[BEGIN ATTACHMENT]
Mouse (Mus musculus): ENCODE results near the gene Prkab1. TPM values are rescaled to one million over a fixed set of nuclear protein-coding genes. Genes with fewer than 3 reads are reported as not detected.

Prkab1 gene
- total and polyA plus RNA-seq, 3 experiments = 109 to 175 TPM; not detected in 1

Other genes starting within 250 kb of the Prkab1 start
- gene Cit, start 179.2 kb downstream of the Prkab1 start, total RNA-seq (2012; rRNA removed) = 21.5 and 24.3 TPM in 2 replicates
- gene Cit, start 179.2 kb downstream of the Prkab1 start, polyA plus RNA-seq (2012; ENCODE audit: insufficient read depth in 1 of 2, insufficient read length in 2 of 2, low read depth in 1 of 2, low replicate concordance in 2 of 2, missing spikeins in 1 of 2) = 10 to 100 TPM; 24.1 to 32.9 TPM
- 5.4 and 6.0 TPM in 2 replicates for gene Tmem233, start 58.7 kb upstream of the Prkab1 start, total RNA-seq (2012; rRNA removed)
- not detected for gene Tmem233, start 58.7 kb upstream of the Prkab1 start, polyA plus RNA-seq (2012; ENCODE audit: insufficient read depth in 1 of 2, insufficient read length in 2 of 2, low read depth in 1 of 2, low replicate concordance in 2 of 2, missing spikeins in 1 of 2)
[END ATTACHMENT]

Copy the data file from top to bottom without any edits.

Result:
Mouse (Mus musculus): ENCODE results near the gene Prkab1. TPM values are rescaled to one million over a fixed set of nuclear protein-coding genes. Genes with fewer than 3 reads are reported as not detected.

Prkab1 gene
- total and polyA plus RNA-seq, 3 experiments = 109 to 175 TPM; not detected in 1

Other genes starting within 250 kb of the Prkab1 start
- gene Cit, start 179.2 kb downstream of the Prkab1 start, total RNA-seq (2012; rRNA removed) = 21.5 and 24.3 TPM in 2 replicates
- gene Cit, start 179.2 kb downstream of the Prkab1 start, polyA plus RNA-seq (2012; ENCODE audit: insufficient read depth in 1 of 2, insufficient read length in 2 of 2, low read depth in 1 of 2, low replicate concordance in 2 of 2, missing spikeins in 1 of 2) = 10 to 100 TPM; 24.1 to 32.9 TPM
- 5.4 and 6.0 TPM in 2 replicates for gene Tmem233, start 58.7 kb upstream of the Prkab1 start, total RNA-seq (2012; rRNA removed)
- not detected for gene Tmem233, start 58.7 kb upstream of the Prkab1 start, polyA plus RNA-seq (2012; ENCODE audit: insufficient read depth in 1 of 2, insufficient read length in 2 of 2, low read depth in 1 of 2, low replicate concordance in 2 of 2, missing spikeins in 1 of 2)